- Currently at Baltic39, Newcastle, UK (19th Jul - 3rd Nov 2019)
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Collapse is a film work shot in thermal imaging in two locations - a small park, and a sleep clinic where the artist was undergoing overnight testing for narcolepsy. A host of voices emerge to speak about falling asleep in times of distress as an involuntary coping mechanism, and the film explores the experience of collapse both affectively and as a political act in itself; a physical demonstration of a systemic failure of care.
In thermal imaging things that can usually be distinguished cannot be, such as the pupil and iris of an eye, and things appear that are not usually visible, like the traces of warmth a body leaves when getting out of bed. There is an odd presence/absence, a space where things are slightly off, where you might go to escape when no other option is available. Here, the act of collapse is an articulation of personal and political un-coping, and embodies the potency of the ‘narcoleptic presence/absence’ that Eve Kosofsky Sedgwick puts forward in her essay ‘Interlude, Pedagogic’, where she describes fainting at a protest:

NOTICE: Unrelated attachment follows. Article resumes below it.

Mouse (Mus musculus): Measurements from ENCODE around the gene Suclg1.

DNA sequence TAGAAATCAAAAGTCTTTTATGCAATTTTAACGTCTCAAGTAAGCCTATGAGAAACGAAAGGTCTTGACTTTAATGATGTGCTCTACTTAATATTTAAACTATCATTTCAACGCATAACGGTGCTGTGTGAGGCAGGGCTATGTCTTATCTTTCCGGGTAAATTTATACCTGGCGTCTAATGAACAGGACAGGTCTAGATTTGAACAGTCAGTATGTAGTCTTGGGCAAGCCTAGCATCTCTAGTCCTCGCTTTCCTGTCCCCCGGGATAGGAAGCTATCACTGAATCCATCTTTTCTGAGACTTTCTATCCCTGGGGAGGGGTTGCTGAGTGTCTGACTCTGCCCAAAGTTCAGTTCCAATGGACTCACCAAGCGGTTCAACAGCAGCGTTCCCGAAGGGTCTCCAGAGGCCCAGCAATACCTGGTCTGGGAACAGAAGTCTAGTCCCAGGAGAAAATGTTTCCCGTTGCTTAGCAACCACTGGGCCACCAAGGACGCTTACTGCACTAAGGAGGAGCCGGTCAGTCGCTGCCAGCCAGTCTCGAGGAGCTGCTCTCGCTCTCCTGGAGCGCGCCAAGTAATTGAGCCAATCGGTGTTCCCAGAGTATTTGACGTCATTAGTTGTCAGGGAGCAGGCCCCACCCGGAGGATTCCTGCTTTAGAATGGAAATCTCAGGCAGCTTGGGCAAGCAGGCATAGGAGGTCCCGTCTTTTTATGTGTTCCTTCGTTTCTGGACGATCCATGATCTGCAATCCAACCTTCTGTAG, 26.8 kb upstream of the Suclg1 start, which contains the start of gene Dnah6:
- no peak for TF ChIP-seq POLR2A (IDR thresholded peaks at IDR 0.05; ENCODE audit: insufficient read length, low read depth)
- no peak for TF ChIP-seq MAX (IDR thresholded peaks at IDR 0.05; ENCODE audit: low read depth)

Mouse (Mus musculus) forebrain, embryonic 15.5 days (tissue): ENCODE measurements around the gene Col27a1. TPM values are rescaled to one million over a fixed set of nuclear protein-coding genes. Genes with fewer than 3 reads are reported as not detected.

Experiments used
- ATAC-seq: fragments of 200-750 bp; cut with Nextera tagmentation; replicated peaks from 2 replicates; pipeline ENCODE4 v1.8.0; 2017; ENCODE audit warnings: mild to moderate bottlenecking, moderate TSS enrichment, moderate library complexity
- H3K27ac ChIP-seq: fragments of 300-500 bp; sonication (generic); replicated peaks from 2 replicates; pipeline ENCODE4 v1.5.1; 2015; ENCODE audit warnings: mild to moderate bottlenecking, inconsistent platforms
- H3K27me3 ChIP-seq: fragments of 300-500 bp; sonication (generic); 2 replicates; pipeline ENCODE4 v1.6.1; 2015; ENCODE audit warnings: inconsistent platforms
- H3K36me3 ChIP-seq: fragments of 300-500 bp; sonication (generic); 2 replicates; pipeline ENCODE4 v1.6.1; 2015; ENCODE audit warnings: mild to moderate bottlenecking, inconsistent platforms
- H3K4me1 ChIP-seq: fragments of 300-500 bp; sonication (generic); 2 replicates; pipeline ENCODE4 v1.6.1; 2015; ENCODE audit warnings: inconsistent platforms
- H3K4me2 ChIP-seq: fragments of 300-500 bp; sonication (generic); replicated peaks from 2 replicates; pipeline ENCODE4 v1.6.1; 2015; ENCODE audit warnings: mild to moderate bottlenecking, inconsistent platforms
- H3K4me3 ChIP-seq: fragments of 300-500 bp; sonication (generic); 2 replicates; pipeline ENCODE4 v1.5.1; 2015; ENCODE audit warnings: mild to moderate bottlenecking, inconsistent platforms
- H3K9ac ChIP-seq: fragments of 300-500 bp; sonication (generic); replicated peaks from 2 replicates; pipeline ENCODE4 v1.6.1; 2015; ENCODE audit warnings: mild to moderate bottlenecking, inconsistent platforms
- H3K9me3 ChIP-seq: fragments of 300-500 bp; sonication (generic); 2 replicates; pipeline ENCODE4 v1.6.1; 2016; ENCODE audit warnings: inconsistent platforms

‘Yet I like to brood over the reconstruction of that moment when I fainted partly because, through my absentation, it seems to place me, however briefly, at the center of the work of protest - as though I were Alice Walker’s luminous vacuum of a heroine Meridian, say, whose narcoleptic presence/absence seems the perfect condensation of her contagious unconsciousness of fear, her uncanny talent for crystallizing loss and rage as socially embodied defiance and movement’